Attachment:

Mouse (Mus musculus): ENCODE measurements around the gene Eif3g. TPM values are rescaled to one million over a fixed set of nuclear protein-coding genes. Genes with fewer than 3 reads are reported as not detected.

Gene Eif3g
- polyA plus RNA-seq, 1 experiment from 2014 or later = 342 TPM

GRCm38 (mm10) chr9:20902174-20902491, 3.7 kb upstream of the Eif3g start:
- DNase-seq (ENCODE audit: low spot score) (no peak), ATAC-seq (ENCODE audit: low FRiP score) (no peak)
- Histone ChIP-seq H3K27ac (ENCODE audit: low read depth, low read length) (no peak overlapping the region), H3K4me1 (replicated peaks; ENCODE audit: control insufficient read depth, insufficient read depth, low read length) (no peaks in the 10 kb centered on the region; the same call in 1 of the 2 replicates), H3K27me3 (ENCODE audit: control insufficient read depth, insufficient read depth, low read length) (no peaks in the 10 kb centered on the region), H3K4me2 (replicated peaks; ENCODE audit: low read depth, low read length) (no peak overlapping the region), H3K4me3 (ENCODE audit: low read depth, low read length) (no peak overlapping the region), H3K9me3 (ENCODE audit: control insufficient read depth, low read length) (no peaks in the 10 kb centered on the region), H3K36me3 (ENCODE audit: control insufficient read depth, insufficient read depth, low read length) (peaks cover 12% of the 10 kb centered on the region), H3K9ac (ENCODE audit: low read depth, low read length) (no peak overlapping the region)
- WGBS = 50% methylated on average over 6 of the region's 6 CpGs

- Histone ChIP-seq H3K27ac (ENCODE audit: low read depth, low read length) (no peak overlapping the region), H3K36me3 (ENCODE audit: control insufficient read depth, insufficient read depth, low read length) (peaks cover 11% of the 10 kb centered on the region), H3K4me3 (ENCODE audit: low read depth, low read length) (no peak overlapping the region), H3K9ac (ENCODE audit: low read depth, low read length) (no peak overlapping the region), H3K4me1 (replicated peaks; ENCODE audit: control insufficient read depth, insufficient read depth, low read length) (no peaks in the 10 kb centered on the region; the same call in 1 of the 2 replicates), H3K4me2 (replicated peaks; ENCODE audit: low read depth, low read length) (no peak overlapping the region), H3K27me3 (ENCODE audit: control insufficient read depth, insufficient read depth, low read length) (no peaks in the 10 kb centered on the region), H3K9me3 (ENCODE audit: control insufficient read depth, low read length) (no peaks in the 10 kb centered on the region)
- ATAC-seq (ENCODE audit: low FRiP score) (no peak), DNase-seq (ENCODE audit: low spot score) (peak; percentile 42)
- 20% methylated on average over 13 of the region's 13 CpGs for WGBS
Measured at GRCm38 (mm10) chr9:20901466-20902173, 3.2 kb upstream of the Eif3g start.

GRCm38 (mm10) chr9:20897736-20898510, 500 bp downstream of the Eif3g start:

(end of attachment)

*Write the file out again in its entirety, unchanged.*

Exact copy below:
Mouse (Mus musculus): ENCODE measurements around the gene Eif3g. TPM values are rescaled to one million over a fixed set of nuclear protein-coding genes. Genes with fewer than 3 reads are reported as not detected.

Gene Eif3g
- polyA plus RNA-seq, 1 experiment from 2014 or later = 342 TPM

GRCm38 (mm10) chr9:20902174-20902491, 3.7 kb upstream of the Eif3g start:
- DNase-seq (ENCODE audit: low spot score) (no peak), ATAC-seq (ENCODE audit: low FRiP score) (no peak)
- Histone ChIP-seq H3K27ac (ENCODE audit: low read depth, low read length) (no peak overlapping the region), H3K4me1 (replicated peaks; ENCODE audit: control insufficient read depth, insufficient read depth, low read length) (no peaks in the 10 kb centered on the region; the same call in 1 of the 2 replicates), H3K27me3 (ENCODE audit: control insufficient read depth, insufficient read depth, low read length) (no peaks in the 10 kb centered on the region), H3K4me2 (replicated peaks; ENCODE audit: low read depth, low read length) (no peak overlapping the region), H3K4me3 (ENCODE audit: low read depth, low read length) (no peak overlapping the region), H3K9me3 (ENCODE audit: control insufficient read depth, low read length) (no peaks in the 10 kb centered on the region), H3K36me3 (ENCODE audit: control insufficient read depth, insufficient read depth, low read length) (peaks cover 12% of the 10 kb centered on the region), H3K9ac (ENCODE audit: low read depth, low read length) (no peak overlapping the region)
- WGBS = 50% methylated on average over 6 of the region's 6 CpGs

- Histone ChIP-seq H3K27ac (ENCODE audit: low read depth, low read length) (no peak overlapping the region), H3K36me3 (ENCODE audit: control insufficient read depth, insufficient read depth, low read length) (peaks cover 11% of the 10 kb centered on the region), H3K4me3 (ENCODE audit: low read depth, low read length) (no peak overlapping the region), H3K9ac (ENCODE audit: low read depth, low read length) (no peak overlapping the region), H3K4me1 (replicated peaks; ENCODE audit: control insufficient read depth, insufficient read depth, low read length) (no peaks in the 10 kb centered on the region; the same call in 1 of the 2 replicates), H3K4me2 (replicated peaks; ENCODE audit: low read depth, low read length) (no peak overlapping the region), H3K27me3 (ENCODE audit: control insufficient read depth, insufficient read depth, low read length) (no peaks in the 10 kb centered on the region), H3K9me3 (ENCODE audit: control insufficient read depth, low read length) (no peaks in the 10 kb centered on the region)
- ATAC-seq (ENCODE audit: low FRiP score) (no peak), DNase-seq (ENCODE audit: low spot score) (peak; percentile 42)
- 20% methylated on average over 13 of the region's 13 CpGs for WGBS
Measured at GRCm38 (mm10) chr9:20901466-20902173, 3.2 kb upstream of the Eif3g start.

GRCm38 (mm10) chr9:20897736-20898510, 500 bp downstream of the Eif3g start: